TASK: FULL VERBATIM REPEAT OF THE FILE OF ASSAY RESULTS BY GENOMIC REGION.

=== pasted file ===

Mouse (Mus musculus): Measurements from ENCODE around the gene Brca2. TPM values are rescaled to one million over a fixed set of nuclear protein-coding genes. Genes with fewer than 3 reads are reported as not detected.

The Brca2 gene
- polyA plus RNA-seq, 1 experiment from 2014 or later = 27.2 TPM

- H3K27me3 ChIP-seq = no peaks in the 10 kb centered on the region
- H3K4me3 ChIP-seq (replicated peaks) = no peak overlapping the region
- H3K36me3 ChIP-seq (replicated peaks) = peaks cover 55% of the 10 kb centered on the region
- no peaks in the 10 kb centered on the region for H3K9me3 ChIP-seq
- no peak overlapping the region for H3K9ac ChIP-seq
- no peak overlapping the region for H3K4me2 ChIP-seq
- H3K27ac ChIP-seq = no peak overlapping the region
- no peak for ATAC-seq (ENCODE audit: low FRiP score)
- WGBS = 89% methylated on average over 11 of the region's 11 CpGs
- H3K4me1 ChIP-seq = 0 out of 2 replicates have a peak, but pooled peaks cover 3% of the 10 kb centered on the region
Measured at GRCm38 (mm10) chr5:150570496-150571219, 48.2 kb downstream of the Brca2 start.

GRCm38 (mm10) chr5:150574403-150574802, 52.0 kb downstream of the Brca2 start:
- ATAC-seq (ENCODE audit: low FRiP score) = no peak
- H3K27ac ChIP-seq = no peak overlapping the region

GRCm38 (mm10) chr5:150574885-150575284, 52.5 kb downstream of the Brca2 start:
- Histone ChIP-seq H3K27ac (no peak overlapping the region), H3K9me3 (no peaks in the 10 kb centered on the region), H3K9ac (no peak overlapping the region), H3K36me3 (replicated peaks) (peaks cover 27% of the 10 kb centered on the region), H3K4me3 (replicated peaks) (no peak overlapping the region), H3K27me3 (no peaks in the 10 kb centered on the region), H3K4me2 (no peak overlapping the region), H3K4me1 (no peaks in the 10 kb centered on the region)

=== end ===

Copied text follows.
Mouse (Mus musculus): Measurements from ENCODE around the gene Brca2. TPM values are rescaled to one million over a fixed set of nuclear protein-coding genes. Genes with fewer than 3 reads are reported as not detected.

The Brca2 gene
- polyA plus RNA-seq, 1 experiment from 2014 or later = 27.2 TPM

- H3K27me3 ChIP-seq = no peaks in the 10 kb centered on the region
- H3K4me3 ChIP-seq (replicated peaks) = no peak overlapping the region
- H3K36me3 ChIP-seq (replicated peaks) = peaks cover 55% of the 10 kb centered on the region
- no peaks in the 10 kb centered on the region for H3K9me3 ChIP-seq
- no peak overlapping the region for H3K9ac ChIP-seq
- no peak overlapping the region for H3K4me2 ChIP-seq
- H3K27ac ChIP-seq = no peak overlapping the region
- no peak for ATAC-seq (ENCODE audit: low FRiP score)
- WGBS = 89% methylated on average over 11 of the region's 11 CpGs
- H3K4me1 ChIP-seq = 0 out of 2 replicates have a peak, but pooled peaks cover 3% of the 10 kb centered on the region
Measured at GRCm38 (mm10) chr5:150570496-150571219, 48.2 kb downstream of the Brca2 start.

GRCm38 (mm10) chr5:150574403-150574802, 52.0 kb downstream of the Brca2 start:
- ATAC-seq (ENCODE audit: low FRiP score) = no peak
- H3K27ac ChIP-seq = no peak overlapping the region

GRCm38 (mm10) chr5:150574885-150575284, 52.5 kb downstream of the Brca2 start:
- Histone ChIP-seq H3K27ac (no peak overlapping the region), H3K9me3 (no peaks in the 10 kb centered on the region), H3K9ac (no peak overlapping the region), H3K36me3 (replicated peaks) (peaks cover 27% of the 10 kb centered on the region), H3K4me3 (replicated peaks) (no peak overlapping the region), H3K27me3 (no peaks in the 10 kb centered on the region), H3K4me2 (no peak overlapping the region), H3K4me1 (no peaks in the 10 kb centered on the region)